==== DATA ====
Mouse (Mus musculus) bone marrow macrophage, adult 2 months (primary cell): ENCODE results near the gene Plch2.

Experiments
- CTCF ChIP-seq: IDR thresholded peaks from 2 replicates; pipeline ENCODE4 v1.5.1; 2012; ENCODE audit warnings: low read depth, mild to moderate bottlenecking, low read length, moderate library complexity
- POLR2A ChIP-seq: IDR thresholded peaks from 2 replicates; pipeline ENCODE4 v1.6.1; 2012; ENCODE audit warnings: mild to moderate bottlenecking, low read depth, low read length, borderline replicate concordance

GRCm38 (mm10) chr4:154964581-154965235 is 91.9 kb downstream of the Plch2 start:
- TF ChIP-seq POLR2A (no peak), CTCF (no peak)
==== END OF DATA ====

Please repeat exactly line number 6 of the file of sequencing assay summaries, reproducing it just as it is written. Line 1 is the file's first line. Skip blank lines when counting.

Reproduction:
- TF ChIP-seq POLR2A (no peak), CTCF (no peak)